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O'Shaughnessy, E. (1990). Can a Liar be Psychoanalysed. Int. J. Psycho-Anal., 71:187-195.

(1990). International Journal of Psycho-Analysis, 71:187-195

Can a Liar be Psychoanalysed

Edna O'Shaughnessy

Though common, lying has been little studied. There are many kinds of liars and lies, and this paper studies one sort, the habitual liar, to whom psychoanalysis has so far given little encouragement, since a liar who is characterologically a liar rather than a truth-teller seems so inauspicious a subject for a psychoanalysis.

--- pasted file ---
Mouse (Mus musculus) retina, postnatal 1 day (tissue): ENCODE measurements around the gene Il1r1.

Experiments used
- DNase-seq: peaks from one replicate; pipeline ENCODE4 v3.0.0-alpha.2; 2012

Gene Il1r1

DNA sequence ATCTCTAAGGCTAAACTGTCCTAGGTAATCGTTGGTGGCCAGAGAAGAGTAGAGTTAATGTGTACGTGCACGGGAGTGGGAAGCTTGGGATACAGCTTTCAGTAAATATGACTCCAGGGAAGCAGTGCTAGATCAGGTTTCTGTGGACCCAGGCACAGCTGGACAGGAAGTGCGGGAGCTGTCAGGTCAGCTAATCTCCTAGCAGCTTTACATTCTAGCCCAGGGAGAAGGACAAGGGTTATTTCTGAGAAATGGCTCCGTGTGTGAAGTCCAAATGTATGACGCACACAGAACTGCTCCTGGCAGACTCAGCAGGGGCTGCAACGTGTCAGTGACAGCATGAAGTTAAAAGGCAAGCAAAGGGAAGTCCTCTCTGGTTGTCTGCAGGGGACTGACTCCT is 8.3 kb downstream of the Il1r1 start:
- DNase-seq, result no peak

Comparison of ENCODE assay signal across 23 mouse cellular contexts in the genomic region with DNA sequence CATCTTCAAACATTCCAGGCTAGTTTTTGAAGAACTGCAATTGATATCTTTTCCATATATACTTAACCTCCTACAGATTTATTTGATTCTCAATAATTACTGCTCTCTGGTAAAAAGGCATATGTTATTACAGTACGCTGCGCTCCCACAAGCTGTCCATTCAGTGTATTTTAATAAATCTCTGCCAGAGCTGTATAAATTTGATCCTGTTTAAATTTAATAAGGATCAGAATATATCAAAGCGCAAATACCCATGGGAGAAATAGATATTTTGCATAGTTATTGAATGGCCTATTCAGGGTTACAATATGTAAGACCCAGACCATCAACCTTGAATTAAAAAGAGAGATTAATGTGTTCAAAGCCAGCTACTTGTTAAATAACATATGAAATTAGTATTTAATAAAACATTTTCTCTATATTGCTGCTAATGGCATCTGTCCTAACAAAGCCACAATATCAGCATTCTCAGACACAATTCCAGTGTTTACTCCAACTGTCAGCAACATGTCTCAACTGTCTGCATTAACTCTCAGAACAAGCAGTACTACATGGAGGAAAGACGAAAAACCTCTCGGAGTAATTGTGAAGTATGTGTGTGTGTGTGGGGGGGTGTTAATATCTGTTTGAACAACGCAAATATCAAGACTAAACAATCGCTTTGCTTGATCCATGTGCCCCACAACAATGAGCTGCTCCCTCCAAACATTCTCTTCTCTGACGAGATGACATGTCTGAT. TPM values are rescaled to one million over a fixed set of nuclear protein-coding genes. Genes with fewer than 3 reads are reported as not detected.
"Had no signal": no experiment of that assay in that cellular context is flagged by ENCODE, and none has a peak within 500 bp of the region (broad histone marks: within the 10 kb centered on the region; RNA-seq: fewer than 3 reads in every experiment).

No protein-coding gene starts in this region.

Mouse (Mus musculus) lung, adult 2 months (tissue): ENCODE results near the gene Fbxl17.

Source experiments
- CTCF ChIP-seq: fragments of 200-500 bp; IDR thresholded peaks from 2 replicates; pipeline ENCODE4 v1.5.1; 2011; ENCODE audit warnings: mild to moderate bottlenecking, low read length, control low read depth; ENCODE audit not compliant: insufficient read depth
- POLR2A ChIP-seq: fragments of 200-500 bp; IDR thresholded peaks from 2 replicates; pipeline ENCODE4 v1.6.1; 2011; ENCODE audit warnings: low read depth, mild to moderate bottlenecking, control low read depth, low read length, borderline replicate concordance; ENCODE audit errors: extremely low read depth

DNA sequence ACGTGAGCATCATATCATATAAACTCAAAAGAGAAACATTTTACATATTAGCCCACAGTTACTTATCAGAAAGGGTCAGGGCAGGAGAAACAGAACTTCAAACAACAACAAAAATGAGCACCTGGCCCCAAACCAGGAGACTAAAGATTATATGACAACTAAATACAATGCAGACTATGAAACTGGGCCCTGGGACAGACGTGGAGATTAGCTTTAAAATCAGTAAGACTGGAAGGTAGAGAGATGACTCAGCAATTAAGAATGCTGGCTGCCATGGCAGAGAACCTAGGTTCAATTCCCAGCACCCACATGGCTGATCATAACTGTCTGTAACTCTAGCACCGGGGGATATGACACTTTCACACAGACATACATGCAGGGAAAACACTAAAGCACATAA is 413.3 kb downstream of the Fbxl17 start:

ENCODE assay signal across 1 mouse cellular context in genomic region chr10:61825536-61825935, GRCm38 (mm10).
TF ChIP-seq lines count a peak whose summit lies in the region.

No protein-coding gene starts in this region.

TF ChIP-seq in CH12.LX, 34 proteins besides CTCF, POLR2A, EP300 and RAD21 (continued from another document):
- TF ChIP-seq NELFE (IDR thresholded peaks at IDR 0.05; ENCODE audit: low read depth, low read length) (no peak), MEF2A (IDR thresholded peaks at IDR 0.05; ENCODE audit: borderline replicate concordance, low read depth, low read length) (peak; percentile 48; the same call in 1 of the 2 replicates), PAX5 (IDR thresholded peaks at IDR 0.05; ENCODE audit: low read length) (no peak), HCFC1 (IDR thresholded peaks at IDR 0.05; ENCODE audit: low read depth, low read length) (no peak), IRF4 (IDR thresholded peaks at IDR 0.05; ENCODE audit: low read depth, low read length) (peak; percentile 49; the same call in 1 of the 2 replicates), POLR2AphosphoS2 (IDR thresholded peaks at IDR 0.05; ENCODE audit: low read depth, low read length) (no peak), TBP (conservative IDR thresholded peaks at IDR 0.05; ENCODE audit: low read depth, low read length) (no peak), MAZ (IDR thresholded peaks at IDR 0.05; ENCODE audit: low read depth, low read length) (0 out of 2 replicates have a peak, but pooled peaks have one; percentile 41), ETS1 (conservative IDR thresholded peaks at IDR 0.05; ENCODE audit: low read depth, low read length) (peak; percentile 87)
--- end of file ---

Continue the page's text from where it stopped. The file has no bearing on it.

Can a habitual liar be psychoanalysed? An analyst who considers this question comes at once upon a paradox. Psychoanalysis is founded on truthfulness, yet for a liar to be himself he must lie in his analysis, so that a basic contradiction appears at the outset which we fear may make analysis impossible. We have also the opposite response. Lying is surely, like any other symptom, a manifestation of disturbance, and, moreover, psychoanalysis has always recognized the human need for, and been ready to work with, a variety of forms of untruth—denial, disavowal, misconception, distortion, delusion. So why not the lie? There is in fact a little about lying in the literature—in connexion with the condition of pseudologica phantastica (e.g. Deutsch, 1922); (Fenichel, 1939); (Hoyer, 1959), delinquency (e.g. Karpman, 1949), the defence of denial (Anna Freud, 1966), adoption phantasies (Sherick, 1983), thinking (Bion, 1970). Blum (1983) describes clinically a single central lie by a patient which 'surprisingly proved to be analysable', and Bollas (1987) describes an attempt to understand a habitual liar. Might we analysts not be like the philosophers

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